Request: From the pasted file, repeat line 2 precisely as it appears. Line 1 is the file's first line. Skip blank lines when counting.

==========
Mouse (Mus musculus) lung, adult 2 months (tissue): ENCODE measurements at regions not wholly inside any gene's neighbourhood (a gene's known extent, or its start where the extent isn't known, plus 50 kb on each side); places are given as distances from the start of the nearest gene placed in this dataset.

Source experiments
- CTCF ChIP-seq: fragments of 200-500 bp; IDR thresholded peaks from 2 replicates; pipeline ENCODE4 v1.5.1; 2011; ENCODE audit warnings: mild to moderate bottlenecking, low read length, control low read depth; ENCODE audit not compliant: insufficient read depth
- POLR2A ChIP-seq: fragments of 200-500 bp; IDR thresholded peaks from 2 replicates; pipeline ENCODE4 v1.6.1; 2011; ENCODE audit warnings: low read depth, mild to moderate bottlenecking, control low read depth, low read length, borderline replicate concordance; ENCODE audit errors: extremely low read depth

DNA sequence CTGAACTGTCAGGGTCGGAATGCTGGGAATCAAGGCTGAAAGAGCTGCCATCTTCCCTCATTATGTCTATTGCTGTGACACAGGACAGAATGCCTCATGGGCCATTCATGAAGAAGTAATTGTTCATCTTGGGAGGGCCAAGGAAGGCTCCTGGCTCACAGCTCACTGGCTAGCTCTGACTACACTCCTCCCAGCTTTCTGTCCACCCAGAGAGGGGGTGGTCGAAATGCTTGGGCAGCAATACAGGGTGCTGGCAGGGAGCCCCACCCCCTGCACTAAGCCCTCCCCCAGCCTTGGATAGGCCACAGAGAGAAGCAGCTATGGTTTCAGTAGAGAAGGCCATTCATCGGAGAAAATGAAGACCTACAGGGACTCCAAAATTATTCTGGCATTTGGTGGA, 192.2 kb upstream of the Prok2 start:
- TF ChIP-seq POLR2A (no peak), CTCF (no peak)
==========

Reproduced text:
Source experiments